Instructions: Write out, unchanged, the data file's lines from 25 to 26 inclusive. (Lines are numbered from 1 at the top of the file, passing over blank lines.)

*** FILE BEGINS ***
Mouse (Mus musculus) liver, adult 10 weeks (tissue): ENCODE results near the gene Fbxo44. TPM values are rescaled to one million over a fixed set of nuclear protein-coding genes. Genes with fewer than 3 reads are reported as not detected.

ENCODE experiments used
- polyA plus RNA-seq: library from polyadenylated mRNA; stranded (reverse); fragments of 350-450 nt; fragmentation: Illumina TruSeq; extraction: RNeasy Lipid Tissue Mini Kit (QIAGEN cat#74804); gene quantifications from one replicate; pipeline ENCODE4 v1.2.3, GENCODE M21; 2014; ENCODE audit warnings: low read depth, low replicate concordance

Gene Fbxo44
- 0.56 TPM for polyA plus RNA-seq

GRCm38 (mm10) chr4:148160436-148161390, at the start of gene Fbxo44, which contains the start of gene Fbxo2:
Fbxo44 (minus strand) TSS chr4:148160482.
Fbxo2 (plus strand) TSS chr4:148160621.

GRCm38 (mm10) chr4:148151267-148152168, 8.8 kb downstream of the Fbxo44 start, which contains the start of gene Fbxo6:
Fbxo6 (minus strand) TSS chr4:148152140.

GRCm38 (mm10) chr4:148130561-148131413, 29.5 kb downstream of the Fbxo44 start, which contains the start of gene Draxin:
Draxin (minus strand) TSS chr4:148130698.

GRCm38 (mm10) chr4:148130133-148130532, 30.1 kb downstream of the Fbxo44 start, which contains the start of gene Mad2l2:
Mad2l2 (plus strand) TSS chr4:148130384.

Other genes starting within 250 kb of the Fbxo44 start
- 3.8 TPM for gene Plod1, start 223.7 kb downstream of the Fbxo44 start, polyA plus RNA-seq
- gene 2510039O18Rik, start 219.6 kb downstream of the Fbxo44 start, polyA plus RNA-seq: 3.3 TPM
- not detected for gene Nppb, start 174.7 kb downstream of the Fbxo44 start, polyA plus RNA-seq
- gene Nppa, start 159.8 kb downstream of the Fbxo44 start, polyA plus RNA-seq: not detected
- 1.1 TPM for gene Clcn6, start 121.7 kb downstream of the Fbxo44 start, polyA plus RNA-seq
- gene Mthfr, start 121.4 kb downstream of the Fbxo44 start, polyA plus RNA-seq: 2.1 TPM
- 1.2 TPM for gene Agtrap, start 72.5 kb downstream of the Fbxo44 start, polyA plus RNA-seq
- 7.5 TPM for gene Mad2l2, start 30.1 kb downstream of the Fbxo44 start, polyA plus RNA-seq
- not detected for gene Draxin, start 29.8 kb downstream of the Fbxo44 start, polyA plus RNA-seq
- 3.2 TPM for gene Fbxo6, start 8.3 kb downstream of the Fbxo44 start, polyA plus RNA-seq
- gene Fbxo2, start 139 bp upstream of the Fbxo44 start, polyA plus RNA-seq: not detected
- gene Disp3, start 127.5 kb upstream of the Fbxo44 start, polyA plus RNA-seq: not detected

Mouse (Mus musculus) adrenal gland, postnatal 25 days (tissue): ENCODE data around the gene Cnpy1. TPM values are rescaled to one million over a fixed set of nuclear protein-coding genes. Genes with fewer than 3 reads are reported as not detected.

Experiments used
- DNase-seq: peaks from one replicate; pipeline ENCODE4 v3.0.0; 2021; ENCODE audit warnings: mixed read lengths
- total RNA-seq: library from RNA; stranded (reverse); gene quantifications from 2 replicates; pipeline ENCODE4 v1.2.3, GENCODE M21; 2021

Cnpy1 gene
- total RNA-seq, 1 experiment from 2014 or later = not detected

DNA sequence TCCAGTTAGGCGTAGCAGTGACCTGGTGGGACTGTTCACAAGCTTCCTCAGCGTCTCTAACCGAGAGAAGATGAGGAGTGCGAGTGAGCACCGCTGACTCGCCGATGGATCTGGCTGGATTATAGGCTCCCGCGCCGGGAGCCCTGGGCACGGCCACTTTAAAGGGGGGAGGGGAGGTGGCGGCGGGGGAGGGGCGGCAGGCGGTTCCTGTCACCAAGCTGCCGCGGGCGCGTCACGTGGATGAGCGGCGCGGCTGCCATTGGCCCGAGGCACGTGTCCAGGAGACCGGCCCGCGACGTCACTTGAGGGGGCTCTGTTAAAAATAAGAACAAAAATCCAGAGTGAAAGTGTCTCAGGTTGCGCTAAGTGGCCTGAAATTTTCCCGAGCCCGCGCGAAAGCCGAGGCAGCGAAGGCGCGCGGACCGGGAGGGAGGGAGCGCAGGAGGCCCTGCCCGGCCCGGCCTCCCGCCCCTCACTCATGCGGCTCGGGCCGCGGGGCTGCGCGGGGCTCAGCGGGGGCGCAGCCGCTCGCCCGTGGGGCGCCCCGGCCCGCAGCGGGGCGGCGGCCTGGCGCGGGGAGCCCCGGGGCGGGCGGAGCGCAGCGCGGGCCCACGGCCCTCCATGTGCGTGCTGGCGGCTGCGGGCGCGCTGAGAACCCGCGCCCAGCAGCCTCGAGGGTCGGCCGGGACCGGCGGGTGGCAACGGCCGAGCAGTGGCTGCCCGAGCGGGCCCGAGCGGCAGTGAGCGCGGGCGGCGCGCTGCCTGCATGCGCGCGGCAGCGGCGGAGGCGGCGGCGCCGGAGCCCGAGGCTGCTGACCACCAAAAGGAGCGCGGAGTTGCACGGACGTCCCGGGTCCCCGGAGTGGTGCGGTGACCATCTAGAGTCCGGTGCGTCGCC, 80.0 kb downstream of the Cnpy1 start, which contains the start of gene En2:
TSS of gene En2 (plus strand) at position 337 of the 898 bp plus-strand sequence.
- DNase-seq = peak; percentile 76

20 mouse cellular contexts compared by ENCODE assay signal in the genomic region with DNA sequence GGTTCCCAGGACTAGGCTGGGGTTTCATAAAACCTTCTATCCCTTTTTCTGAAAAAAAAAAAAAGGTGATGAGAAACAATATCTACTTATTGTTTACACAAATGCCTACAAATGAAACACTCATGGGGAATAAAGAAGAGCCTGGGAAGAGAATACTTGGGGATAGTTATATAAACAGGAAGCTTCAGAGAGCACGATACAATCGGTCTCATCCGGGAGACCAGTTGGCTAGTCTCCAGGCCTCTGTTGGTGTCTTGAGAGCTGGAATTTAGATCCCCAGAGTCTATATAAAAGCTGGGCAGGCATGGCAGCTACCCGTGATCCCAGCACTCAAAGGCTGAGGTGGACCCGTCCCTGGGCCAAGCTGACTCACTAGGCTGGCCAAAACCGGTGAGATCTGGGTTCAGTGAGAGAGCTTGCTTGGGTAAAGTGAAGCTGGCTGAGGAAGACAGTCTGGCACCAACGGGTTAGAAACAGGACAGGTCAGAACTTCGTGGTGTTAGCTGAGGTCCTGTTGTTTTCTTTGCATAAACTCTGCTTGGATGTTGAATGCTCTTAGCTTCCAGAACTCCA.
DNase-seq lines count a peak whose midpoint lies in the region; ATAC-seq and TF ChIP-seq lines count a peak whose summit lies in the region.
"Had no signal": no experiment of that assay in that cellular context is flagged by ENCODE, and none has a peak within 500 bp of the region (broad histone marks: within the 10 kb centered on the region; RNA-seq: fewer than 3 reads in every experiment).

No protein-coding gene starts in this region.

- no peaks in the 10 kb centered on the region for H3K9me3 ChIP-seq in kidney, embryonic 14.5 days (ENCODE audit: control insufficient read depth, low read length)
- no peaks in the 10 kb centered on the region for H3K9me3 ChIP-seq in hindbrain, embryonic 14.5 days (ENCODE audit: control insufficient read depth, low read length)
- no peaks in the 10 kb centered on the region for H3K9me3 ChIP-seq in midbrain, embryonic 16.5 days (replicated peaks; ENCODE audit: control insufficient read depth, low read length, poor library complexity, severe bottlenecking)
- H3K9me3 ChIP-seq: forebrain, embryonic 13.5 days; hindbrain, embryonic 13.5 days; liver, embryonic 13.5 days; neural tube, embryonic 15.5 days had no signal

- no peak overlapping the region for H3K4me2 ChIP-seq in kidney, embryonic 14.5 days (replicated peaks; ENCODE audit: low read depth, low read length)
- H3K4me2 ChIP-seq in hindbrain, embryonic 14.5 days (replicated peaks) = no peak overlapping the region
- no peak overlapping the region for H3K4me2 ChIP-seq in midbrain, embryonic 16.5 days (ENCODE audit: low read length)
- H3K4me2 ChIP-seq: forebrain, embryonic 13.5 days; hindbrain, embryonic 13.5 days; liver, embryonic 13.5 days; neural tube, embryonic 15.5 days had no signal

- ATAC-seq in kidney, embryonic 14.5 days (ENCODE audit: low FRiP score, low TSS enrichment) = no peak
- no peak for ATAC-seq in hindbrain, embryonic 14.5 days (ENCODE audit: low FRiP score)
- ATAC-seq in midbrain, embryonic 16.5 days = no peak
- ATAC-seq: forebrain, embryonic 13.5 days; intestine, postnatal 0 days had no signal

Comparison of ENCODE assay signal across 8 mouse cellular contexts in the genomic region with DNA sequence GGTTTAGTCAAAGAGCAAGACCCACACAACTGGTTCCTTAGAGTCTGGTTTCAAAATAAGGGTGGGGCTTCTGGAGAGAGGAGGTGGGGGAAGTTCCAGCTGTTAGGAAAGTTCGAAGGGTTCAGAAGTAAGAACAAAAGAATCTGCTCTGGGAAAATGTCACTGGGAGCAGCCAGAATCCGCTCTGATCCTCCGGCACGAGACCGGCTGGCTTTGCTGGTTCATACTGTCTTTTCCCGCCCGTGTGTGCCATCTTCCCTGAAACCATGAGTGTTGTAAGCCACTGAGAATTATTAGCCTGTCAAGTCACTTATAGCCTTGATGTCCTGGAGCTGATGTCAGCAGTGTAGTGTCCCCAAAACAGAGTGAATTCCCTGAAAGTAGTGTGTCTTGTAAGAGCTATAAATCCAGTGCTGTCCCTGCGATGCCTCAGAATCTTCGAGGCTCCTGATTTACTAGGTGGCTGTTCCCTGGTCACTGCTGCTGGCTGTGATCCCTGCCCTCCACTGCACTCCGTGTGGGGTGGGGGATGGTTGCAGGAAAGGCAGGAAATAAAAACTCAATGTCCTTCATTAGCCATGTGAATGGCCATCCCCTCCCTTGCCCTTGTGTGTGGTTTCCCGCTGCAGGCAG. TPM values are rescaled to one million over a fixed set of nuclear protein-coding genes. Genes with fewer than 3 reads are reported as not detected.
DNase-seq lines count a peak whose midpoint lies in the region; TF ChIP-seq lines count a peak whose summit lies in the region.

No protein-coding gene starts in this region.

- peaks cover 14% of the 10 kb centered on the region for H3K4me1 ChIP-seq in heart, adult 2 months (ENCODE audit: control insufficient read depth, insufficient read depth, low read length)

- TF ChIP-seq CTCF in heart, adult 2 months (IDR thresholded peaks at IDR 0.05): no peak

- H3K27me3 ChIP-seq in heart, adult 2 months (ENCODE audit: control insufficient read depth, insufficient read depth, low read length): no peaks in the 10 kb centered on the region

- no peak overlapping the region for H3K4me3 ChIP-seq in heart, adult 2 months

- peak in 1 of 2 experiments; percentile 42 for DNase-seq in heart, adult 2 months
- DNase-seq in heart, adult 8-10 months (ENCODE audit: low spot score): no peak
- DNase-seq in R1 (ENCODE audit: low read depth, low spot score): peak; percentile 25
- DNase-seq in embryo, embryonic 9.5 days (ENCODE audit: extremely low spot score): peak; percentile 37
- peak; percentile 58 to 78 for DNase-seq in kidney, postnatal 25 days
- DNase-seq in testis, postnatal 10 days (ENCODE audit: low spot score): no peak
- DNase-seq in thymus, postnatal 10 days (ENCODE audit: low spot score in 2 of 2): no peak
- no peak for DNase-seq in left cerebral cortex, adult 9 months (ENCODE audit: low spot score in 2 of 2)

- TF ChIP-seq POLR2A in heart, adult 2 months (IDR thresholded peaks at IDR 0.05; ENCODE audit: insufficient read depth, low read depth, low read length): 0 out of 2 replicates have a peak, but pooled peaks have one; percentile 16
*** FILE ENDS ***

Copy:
- 3.2 TPM for gene Fbxo6, start 8.3 kb downstream of the Fbxo44 start, polyA plus RNA-seq
- gene Fbxo2, start 139 bp upstream of the Fbxo44 start, polyA plus RNA-seq: not detected